Sue Hub­bard

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The Deep Heart’s Core

Philip Gus­ton and the The Po­ets, Gal­lerie Dell’Ac­cademia di Venezia, Venice, 10 May 2017 - 3 Septem­ber 2017

Among the mad, the bad and the oc­ca­sion­ally won­der­ful work that makes up this year’s Venice bi­en­nale, one ex­hi­bi­tion stands out for its in­tel­li­gence, depth and vis­ual alchemy: Philip Gus­ton & The Po­ets at the Gal­lerie della’Ac­cademia. Philip Gus­ton, born Philip Gold­stein in 1913, is cel­e­brated in the United States, where he is well rep­re­sented in ma­jor mu­se­ums but is less known, out­side the art world, in Italy and the UK. That Gus­ton loved Italy and revered its pan­theon of great painters makes his pres­ence in Venice even more per­ti­nent.

His late paint­ings are a chal­lenge. In Oc­to­ber 1970 the Marl­bor­ough Gallery, in New York, mounted a sem­i­nal ex­hi­bi­tion of thirty-three paint­ings and eight draw­ings that marked his break with ab­strac­tion and his re­turn to fig­u­ra­tion. In the 1960s Gus­ton had said, some­what hereti­cally in an art world dom­i­nated by Ab­stract Ex­pres­sion­ism and the mots justes of its guru Cle­ment Green­berg, that:

there is some­thing ridicu­lous and miserly about the myth we in­herit from ab­stract art. That paint­ing is au­ton­o­mous, pure and for it­self, there­fore we ha­bit­u­ally an­a­lyse its in­gre­di­ents and de­fine its lim­its. But paint­ing is ‘im­pure’. It is the ad­just­ment of ‘im­pu­ri­ties’ which forces its con­ti­nu­ity. We are im­age-mak­ers and im­age-rid­den.

The Marl­bor­ough show re­ceived scathing re­views. It’s hard, now, to imag­ine the sense of out­rage at the ap­par­ent ef­fron­tery of Gus­ton’s car­toon­ish iconog­ra­phy from those for whom ab­strac­tion was vir­tu­ally a reli­gion. Few, even such emi­nent crit­ics as Robert Hughes, un­der­stood what he was do­ing. Though Willem de Koon­ing had an inkling that it was ‘about

free­dom’. Es­cap­ing from the re­sult­ing brouhaha to the Amer­i­can Academy in Rome, Gus­ton took com­fort in the tra­di­tional iconog­ra­phy of ex-voto im­agery and Ital­ian paint­ing with its el­e­ments of ev­ery­day life. Pan­theon, his 1973 paint­ing, con­tains, ac­cord­ing to his daugh­ter Musa Mayer, ‘two of his peren­nial stu­dio sym­bols: an easel hold­ing a primed, wait­ing can­vas, and a naked light bulb, the source of il­lu­mi­na­tion for an artist who painted at night…[along with] the names of five artists…: Masac­cio, Piero, Giotto, Tiepolo and de Chirico’ that, like graf­fiti, can be read as both protes­ta­tion and credo.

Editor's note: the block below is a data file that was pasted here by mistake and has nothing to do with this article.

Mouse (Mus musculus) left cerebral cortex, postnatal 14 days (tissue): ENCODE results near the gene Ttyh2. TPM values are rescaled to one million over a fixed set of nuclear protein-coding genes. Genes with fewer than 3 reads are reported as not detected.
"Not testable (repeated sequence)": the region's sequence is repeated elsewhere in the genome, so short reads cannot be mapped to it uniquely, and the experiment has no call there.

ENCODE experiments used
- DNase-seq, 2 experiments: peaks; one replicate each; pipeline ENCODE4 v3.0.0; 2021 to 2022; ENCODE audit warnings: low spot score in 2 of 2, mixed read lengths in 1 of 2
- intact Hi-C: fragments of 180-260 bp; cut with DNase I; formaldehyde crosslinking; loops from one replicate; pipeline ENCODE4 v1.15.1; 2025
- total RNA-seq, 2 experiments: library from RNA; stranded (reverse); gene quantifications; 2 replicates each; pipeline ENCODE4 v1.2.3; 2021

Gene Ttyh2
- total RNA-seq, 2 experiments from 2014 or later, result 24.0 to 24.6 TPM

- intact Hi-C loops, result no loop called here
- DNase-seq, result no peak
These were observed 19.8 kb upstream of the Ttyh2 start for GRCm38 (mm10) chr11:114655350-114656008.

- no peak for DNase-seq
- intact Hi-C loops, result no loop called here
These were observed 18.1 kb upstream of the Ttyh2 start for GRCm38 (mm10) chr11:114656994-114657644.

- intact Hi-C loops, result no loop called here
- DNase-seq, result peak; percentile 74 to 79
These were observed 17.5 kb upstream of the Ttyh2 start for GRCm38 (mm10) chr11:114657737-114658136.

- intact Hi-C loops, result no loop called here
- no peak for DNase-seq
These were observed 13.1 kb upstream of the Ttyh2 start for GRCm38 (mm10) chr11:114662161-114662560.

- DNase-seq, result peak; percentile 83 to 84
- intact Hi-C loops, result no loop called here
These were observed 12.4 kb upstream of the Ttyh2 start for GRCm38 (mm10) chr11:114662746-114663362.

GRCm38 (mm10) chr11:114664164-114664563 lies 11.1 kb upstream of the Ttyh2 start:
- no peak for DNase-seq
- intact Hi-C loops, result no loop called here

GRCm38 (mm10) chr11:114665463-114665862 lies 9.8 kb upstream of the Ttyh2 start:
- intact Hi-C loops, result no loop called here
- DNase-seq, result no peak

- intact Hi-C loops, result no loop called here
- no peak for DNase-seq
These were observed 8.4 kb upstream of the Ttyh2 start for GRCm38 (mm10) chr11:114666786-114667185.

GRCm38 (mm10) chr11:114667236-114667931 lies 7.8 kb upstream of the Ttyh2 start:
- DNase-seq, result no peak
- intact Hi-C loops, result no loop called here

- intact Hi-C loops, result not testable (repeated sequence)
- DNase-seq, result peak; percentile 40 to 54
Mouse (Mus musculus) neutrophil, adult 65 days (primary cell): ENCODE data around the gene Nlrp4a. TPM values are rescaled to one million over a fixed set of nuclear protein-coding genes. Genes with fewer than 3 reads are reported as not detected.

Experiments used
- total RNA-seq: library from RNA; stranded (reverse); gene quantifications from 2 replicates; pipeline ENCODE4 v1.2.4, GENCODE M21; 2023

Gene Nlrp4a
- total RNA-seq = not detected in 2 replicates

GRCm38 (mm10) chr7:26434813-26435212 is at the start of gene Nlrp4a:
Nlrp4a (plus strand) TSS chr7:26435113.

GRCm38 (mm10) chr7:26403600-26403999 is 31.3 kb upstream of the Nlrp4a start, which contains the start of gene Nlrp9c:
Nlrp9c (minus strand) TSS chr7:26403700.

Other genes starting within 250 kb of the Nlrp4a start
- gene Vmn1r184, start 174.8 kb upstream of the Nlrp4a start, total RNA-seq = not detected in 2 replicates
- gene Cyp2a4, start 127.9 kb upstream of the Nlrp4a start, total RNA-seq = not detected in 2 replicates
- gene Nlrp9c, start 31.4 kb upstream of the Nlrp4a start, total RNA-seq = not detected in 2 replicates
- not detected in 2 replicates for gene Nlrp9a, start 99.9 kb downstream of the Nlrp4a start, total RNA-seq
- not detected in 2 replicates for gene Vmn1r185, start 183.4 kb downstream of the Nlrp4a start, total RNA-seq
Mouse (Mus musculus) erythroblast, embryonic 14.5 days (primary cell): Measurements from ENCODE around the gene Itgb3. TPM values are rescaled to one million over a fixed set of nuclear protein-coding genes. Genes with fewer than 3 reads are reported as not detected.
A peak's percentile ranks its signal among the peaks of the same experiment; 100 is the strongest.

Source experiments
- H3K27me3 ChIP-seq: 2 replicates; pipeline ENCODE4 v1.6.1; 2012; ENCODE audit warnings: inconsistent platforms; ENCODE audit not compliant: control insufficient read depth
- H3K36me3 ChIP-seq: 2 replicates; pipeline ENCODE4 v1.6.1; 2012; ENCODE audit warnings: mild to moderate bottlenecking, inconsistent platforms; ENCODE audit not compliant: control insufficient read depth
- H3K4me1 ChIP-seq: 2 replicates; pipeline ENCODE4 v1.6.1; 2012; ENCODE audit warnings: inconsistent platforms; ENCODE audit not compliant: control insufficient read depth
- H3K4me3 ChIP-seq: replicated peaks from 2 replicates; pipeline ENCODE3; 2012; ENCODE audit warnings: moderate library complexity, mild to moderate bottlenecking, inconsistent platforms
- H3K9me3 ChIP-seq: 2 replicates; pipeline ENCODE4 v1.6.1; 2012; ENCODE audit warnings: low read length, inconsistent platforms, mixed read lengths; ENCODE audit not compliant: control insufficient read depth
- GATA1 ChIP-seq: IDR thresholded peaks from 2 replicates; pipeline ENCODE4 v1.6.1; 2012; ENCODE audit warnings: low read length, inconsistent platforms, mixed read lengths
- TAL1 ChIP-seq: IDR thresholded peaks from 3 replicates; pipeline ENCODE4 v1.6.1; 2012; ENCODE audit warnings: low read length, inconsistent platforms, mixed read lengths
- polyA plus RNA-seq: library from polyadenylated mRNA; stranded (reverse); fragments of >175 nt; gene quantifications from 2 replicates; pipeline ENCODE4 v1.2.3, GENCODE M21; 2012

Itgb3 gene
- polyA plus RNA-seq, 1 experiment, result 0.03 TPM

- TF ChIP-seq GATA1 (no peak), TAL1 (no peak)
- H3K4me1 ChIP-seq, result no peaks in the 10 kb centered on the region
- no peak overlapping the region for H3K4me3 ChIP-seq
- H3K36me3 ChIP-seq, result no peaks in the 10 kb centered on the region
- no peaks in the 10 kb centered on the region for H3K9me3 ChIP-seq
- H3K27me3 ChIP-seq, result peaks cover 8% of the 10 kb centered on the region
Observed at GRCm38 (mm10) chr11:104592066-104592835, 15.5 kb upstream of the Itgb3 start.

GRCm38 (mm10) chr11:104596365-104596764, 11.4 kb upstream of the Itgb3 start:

By show­ing Gus­ton’s vis­ceral works along­side texts from: D. H. Lawrence, W. B Yeats, Wal­lace Stevens, Eu­ge­nio Mon­tale and T.S. Eliot, this won­der­ful ex­hi­bi­tion ex­pands our com­pre­hen­sion of Gus­ton’s pic­to­rial thought pro­cesses. His fig­u­ra­tive lan­guage of ob­jects, his iconog­ra­phy of com­mon things: shoes, heads, cig­a­rettes and eyes can best be un­der­stood in re­la­tion­ship to the poetic prin­ci­ples of these five great lit­er­ary gi­ants of the twen­ti­eth cen­tury for whom po­etry was, as paint­ing was for him, pri­mar­ily a search for mean­ing rather than a means of rep­re­sen­ta­tion. The move­ment away from syn­tac­ti­cal struc­ture to a search for sig­nif­i­cance be­yond the ar­range­ment of words, par­al­lels the in­her­ent quest within Gus­ton’s own im­agery, which moves from ob­ser­va­tion to see­ing, from feel­ing to know­ing. In Mon­tale’s words it was a pur­suit for ‘Knowl­edge of an ob­scure world we feel around us but which in re­al­ity has its deep roots within us’.

Po­etry, un­like prose, is the lan­guage of vi­sion and mys­ti­cism, of rit­ual and prayer. At its most pro­found it touches what Yeats called the ‘deep heart’s core’. Gus­ton’s im­ages merge ob­jects from Piero della Francesca with the comic strip, Klu Klux Klan fig­ures and those from pop­u­lar cul­ture, along with lit­er­ary ref­er­ences to form a vo­cab­u­lary of pre­vi­ously un­for­mu­lated ideas. These reach to­wards mean­ing through a process of ex­plo­ration that echoes Eliot’s gnomic lines: ‘… and the end of all our ex­plor­ing will be to ar­rive where we started and know the place for the first time’.

Where did this sense of spir­i­tual quest come from? It’s tempt­ing to spec­u­late that it was coloured by his Jewish sen­si­bil­ity. Gus­ton’s Ukrainian Jewish

par­ents es­caped per­se­cu­tion to em­i­grate to Canada from the Ukraine. When the fam­ily moved to Los An­ge­les the young Gus­ton was fully aware of the Klu Klux Klan’s ac­tiv­i­ties against Jews and blacks. It was against this back­ground of per­se­cu­tion and in­creas­ing fi­nan­cial pres­sure that, in 1923, his fa­ther hanged him­self in the shed, to be found by his son. It’s hard, with this knowl­edge, not to see Gus­ton’s lexicon of Klans­men, light­bulbs, shoes, cig­a­rettes and clocks, and the clus­ters of tragic heads round as pol­ished boul­ders, against this back­ground of do­mes­tic grief and anx­i­ety. That this was also fu­elled by the haunt­ing news­reel im­ages of the lib­er­a­tion of Auschwitz - the piles of aban­doned shoes and tan­gled bod­ies – would hardly be sur­pris­ing.